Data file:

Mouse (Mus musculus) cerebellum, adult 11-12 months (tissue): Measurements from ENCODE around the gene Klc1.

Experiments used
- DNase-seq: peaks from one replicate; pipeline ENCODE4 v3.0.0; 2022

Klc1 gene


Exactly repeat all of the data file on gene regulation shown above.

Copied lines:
Mouse (Mus musculus) cerebellum, adult 11-12 months (tissue): Measurements from ENCODE around the gene Klc1.

Experiments used
- DNase-seq: peaks from one replicate; pipeline ENCODE4 v3.0.0; 2022

Klc1 gene